I've been asked by Shelly to write here about my approach to the LSW challenges. I am very shy about some things (although obviously not a lot of things ) so I'll try not to go overboard...

If you have read my work in the LSW Challenge room, then you are probably familiar with my style, which reads much more like a fiction story, like flash fiction, than perhaps a memoir.

But though I may write like fiction, none of it is fiction (though sometimes I wish it were, while I'm writing it).

So what do I do...

I try to find a time in my life that applies, that has some strong emotion attached. We all do this. Good thing, because the stronger the emotion at the time---no matter what kind of emotion it is---the easier it is to frame up with the following structure...

- First, I must want something badly during that moment. It could be a job, or it could be dancing with someone I have a crush on. Doesn't matter; I just need to have wanted it badly at that moment in my life.

- Second, I must find an arc where I learn something and/or aim for some goal. What you learn does not necessarily have to be explicit or big---it can just be a small state change in your world view. Though sometimes I don't learn anything---but I lay it out for my audience to see what I did not.

- Third, the stake in the arc must be relatively high. At that point in my life, I must have cared for some reason. Losing a job with no safety net is a very obvious high stake, but so is losing a chance at saying "I love you" to someone you might have loved at the time. And so is not getting a kangaroo eraser when you're five, or missing out on an opportunity to take photographs of the cherry blossoms while you're in D.C. for a week.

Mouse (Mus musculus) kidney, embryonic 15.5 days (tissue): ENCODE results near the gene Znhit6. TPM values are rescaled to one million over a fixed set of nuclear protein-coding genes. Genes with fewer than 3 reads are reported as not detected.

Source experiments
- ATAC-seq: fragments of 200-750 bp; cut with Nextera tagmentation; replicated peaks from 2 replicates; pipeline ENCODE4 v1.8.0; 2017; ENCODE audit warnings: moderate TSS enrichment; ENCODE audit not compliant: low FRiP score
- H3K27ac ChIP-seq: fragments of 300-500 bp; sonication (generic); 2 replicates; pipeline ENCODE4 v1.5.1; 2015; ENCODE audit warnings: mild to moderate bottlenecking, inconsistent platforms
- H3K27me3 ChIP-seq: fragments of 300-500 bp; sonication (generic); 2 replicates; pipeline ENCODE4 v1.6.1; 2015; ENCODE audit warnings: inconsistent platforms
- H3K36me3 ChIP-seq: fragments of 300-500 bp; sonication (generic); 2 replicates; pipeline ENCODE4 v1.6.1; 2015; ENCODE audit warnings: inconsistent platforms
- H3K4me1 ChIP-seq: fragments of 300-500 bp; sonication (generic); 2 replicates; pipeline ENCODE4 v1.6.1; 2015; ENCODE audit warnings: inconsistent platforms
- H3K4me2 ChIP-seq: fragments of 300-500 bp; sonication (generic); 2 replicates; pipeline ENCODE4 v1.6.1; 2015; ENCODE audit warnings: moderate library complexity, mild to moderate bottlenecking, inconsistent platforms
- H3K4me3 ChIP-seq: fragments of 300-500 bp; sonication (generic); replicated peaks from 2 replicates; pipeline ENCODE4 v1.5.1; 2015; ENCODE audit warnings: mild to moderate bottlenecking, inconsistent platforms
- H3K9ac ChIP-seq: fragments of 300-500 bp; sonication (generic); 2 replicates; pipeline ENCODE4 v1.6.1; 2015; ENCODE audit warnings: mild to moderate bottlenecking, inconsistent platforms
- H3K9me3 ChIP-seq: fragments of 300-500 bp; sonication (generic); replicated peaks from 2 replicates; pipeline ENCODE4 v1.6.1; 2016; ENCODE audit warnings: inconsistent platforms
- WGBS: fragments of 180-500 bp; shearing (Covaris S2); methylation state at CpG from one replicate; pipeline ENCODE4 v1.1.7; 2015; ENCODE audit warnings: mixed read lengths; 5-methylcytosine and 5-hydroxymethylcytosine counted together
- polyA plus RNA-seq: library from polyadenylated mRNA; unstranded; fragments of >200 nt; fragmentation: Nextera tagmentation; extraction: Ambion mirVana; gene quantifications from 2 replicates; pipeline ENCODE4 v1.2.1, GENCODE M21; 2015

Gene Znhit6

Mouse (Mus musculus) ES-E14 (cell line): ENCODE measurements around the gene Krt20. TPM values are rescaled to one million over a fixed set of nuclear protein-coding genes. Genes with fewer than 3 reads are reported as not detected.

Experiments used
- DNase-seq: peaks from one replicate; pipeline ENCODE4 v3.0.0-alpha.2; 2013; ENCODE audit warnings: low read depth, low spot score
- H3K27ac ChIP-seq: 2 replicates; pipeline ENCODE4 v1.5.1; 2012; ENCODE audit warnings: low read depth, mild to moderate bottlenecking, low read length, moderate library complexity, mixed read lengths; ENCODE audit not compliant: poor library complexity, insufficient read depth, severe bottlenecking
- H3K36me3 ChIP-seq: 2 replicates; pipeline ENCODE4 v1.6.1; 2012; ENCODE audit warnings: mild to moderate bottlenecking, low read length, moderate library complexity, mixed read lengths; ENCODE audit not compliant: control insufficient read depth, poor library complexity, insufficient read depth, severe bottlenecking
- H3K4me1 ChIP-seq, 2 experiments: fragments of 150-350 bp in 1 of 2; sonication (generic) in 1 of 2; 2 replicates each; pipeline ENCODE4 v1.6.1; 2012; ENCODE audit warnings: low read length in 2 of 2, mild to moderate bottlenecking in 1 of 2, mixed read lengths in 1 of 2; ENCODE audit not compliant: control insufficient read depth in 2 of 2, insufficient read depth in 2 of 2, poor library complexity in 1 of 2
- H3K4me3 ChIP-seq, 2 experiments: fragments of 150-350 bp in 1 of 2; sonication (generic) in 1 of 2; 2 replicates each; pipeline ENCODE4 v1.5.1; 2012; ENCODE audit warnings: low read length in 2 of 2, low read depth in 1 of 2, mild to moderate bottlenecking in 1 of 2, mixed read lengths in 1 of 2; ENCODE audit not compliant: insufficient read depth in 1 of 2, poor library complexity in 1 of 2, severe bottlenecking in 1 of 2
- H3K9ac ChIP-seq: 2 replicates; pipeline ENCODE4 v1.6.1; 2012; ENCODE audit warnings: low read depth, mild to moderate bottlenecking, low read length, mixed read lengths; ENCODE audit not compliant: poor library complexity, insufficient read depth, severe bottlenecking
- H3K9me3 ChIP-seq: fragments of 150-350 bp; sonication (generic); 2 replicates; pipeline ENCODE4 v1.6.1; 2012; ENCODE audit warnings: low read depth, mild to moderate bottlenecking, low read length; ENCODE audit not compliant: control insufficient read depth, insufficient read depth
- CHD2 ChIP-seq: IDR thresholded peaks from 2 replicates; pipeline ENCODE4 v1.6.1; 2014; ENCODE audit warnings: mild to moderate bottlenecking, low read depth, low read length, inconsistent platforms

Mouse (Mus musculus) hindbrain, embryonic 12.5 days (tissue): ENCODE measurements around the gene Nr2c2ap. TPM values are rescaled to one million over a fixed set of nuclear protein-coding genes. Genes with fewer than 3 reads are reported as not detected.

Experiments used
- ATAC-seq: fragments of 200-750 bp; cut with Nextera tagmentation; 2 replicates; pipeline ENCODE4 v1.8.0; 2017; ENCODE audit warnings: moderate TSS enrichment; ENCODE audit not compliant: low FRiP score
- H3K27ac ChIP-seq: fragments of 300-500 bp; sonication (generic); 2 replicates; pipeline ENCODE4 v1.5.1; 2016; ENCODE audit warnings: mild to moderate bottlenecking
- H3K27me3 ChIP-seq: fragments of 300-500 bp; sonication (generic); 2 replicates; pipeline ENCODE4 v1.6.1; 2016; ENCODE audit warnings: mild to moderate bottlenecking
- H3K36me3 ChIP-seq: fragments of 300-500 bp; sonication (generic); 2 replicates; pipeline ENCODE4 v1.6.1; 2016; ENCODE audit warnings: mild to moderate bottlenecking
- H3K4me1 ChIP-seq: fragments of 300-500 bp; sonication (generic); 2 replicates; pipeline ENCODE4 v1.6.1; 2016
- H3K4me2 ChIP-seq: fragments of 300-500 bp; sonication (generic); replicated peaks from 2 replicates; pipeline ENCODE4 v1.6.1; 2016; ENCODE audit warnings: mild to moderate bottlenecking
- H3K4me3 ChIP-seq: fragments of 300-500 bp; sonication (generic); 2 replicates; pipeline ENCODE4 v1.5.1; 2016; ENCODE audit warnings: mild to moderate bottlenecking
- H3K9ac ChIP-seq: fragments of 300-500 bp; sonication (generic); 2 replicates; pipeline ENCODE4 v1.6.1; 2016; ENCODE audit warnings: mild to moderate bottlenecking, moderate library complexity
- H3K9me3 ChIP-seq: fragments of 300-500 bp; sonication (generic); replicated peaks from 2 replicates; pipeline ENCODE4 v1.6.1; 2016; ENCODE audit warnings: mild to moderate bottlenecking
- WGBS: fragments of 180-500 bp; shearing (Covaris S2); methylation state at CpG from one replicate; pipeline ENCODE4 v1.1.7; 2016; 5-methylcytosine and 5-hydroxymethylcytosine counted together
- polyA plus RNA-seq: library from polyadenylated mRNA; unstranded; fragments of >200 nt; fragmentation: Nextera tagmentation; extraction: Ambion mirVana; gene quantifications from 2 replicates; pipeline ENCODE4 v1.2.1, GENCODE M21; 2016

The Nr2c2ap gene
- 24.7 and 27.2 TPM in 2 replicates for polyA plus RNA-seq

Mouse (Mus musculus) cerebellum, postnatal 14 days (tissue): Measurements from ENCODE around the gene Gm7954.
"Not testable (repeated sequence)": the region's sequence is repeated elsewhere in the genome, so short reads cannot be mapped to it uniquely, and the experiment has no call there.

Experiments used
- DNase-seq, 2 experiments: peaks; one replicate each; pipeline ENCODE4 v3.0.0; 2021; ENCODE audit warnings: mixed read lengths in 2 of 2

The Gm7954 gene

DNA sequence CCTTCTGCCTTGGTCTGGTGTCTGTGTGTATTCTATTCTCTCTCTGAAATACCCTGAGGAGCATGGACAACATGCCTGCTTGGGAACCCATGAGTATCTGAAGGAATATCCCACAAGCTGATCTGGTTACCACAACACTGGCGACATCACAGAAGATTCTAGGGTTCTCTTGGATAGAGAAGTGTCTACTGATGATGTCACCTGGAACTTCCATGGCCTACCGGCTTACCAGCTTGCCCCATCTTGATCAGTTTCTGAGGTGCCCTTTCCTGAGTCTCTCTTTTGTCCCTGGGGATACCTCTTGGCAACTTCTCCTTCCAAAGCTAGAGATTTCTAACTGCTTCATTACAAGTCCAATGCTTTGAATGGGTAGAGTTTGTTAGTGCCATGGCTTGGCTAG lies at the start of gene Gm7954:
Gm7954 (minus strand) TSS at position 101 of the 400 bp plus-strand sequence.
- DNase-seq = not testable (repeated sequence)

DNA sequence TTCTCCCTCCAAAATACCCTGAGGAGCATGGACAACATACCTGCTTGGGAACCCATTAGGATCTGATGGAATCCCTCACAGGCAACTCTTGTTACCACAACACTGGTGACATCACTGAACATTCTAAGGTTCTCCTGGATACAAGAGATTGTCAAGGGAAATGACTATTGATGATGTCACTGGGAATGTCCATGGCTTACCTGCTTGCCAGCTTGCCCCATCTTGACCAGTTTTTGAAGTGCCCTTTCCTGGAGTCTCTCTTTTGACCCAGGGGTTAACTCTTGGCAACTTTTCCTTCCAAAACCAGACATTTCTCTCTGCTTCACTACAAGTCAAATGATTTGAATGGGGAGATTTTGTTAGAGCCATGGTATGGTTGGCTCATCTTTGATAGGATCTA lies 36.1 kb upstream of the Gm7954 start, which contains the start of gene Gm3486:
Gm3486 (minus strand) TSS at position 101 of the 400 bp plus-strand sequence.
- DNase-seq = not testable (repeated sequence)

- Fourth, write in "true" first person point-of-view, as it is defined in fiction. One of the basic mistakes in fiction concerning first person is to not let the reader in on the POV's thoughts. All observations should be colored by your POV's thoughts, views, attitude. Even mere scenery should be emotionally evocative through your non-objective interpretation.

- Fifth, find a theme. Stories are always nice, but they are even nicer when they are "about" something. Yes, memoirs are about real life, and yes, real life is messier than fiction. But all the more reason that a theme is so strong, to give meaning and resonance. After all, the things that affect us in life may not always make sense, but they can provoke a powerful reaction in us regardless.

- Sixth, cut down the backstory as much as possible. You have the main story. Unless it is really necessary, have the backstory come out through the main story. This goes hand in hand with...

- Seventh, try for show rather than tell. For instance, I can tell you explicitly about how every encounter with a certain professor was a build up of my increasing infatuation... or I can show you a series of short encounters that illustrate the point implicitly. I can tell you that I was, perhaps, a wee bit irrationally jealous... or I can show you my reaction to a wedding announcement. It is stronger to show without an explanatory tell.

- Eighth and last, in fiction, the idea is to hurt the protagonist. Quite literally, this is true (get protagonist up a tree and throw rocks at him/her really is what we're doing, all humor aisde). This means that if you approach memoir as fiction and you are, usually, the protagonist... yes. It means exposing that pain for all to see, showing your faults to the world. But it also means showing the world your joys, showing the world your strengths. Get the reader right up next to you.

(For me, the last part also provokes the most reversion to LOLcats.)

Hope this is helpful.